The Brazos has been up for months now. Lately they've been dropping the level, but it happens at night here where I am. By about sunrise it's coming back up again and stays up all day. This led me to try something a bit different than my normal wade fishing.
I stood on the bank and cast out into the deep swift water. There's a small stretch where the bank is open enough behind me to make a back cast. Not a bite.
There's a creel alongside my property also. It empties into the river. Most of the time the river is low and the creek is about a foot deep. When the river is up the creek is up too. At the level the river's been the creek has been about 6 feet deep, maybe 8 feet, hard to tell exactly. It's a difficult place to cast, but I was desperate and decided getting tangled in brush was better than not doing anything.
On my second cast, using a 1" chartreuse gulp minnow on a small hook, I pulled in a crappie. Crappie are rare in this stretch. I've never caught one in the creek as it's usually too shallow. I've caught maybe three in the past 5 years in the river, and years between them. A couple of more casts and I caught another crappie out of the creek. My antenna went up.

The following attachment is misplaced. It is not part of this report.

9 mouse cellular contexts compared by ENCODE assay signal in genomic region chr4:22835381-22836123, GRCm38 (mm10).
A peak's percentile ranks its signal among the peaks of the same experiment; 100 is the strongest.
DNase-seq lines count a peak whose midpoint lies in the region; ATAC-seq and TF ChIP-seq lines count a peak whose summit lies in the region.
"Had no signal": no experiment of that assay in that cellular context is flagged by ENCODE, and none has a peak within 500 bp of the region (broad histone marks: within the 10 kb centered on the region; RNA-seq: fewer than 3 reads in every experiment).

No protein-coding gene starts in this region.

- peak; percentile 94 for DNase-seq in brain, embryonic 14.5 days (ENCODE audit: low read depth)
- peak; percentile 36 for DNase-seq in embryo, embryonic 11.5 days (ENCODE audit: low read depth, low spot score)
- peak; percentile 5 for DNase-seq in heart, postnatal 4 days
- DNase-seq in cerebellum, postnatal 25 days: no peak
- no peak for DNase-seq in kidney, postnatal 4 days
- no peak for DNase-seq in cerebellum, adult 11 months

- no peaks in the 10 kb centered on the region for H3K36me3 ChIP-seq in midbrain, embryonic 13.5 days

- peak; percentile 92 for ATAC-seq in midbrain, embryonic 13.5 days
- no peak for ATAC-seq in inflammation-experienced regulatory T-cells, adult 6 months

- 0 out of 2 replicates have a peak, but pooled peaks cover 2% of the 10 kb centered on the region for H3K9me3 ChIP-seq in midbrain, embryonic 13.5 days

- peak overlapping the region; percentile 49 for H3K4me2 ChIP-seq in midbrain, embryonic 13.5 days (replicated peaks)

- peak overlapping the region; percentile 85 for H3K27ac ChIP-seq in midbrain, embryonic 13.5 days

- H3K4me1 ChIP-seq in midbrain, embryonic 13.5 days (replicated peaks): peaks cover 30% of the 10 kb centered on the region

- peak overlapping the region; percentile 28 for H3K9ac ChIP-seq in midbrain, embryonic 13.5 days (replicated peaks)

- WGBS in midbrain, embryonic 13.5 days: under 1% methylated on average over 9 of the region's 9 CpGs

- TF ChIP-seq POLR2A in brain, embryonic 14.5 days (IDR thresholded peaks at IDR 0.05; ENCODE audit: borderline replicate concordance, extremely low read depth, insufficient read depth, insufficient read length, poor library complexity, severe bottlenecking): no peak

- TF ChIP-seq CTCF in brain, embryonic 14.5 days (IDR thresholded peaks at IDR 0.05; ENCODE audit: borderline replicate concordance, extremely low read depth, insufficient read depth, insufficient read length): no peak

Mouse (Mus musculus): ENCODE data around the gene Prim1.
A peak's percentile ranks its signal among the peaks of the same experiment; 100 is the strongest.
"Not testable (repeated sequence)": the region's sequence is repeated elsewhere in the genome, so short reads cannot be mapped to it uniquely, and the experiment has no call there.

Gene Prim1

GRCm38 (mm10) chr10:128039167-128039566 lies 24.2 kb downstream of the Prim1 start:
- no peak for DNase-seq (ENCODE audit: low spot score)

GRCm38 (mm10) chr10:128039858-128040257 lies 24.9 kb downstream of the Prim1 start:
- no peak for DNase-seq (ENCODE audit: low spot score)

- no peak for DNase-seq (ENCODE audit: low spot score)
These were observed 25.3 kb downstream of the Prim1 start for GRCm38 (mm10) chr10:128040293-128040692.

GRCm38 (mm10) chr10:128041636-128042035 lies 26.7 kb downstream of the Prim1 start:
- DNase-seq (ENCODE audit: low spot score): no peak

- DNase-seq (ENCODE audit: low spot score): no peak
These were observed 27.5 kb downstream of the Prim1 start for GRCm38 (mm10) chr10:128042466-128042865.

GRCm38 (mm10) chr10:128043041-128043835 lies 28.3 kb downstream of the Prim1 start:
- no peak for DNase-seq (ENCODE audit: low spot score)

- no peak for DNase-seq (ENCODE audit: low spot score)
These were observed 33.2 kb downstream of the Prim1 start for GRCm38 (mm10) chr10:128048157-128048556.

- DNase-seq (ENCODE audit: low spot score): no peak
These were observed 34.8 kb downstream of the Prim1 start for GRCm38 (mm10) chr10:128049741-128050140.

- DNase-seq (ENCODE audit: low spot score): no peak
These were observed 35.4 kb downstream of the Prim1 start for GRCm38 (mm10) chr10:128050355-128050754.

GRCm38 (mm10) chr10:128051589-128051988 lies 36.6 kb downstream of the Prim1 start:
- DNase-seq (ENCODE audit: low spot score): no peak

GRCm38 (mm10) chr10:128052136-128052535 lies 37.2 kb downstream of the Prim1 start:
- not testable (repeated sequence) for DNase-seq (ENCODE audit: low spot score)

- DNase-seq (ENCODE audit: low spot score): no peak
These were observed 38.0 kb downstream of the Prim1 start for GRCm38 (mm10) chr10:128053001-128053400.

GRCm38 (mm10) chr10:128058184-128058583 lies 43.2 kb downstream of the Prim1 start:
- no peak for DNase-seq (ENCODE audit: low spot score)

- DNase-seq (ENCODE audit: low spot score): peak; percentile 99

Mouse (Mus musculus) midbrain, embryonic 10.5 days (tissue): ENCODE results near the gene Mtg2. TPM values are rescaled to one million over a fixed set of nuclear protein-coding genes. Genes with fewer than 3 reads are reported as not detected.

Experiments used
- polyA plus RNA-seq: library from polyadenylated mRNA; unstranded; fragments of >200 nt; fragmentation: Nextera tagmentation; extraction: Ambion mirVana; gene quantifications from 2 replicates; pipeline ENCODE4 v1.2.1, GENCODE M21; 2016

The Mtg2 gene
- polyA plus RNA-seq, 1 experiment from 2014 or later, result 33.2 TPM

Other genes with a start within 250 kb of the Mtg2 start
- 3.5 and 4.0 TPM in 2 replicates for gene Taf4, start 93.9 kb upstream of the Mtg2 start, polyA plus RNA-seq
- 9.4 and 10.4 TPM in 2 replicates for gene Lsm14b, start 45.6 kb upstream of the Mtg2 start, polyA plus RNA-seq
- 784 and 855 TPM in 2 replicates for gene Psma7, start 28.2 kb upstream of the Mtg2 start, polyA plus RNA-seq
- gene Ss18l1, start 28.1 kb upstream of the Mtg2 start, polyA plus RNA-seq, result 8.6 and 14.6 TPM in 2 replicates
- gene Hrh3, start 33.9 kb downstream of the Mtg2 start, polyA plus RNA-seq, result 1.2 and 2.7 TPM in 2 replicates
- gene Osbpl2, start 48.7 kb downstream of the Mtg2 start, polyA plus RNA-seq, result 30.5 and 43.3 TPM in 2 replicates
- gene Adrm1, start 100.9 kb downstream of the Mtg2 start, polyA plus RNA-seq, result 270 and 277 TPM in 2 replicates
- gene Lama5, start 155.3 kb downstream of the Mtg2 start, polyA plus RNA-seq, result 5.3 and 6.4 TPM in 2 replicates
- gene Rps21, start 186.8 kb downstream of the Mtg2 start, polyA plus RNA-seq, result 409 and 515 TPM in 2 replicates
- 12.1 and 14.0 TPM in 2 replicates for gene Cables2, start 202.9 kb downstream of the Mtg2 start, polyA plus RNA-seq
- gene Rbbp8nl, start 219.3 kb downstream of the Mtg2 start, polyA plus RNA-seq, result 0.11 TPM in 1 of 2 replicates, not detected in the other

Was it possible that a school of crappie had migrated into the creek from the high river? A third crappie told me that yes, there was a school in there. This was on a Friday. By Sunday evening I had caught and released probably around 70 crappie. Some really big ones.
I kept about a dozen of them and had a very fine dinner Friday night.
I was using a floating fly line with no indicator. They were biting so softly that although I could see a couple of feet of my furled leader under the water - and it had some waves in it - I almost never saw it move. The really big ones moved it, but the rest of them didn't.
I found that drifting the line with the current, more of an eddy at the mouth, and twitching it once in a while was the ticket. In order to guess when I had a bite I watched the line and if it did anything that didn't look right for the drift of the water I'd set the hook. Very subtle tells, like when the line slowed just a bit, or stopped drifting. It was more of a gut instinct that something was different than it was an actual observation.
Because they were biting so softly I probably missed ten for every one I caught. Of the ones I kept the larger ones had small egg sacks developing.
Now I don't know whether to hope for wading water or not...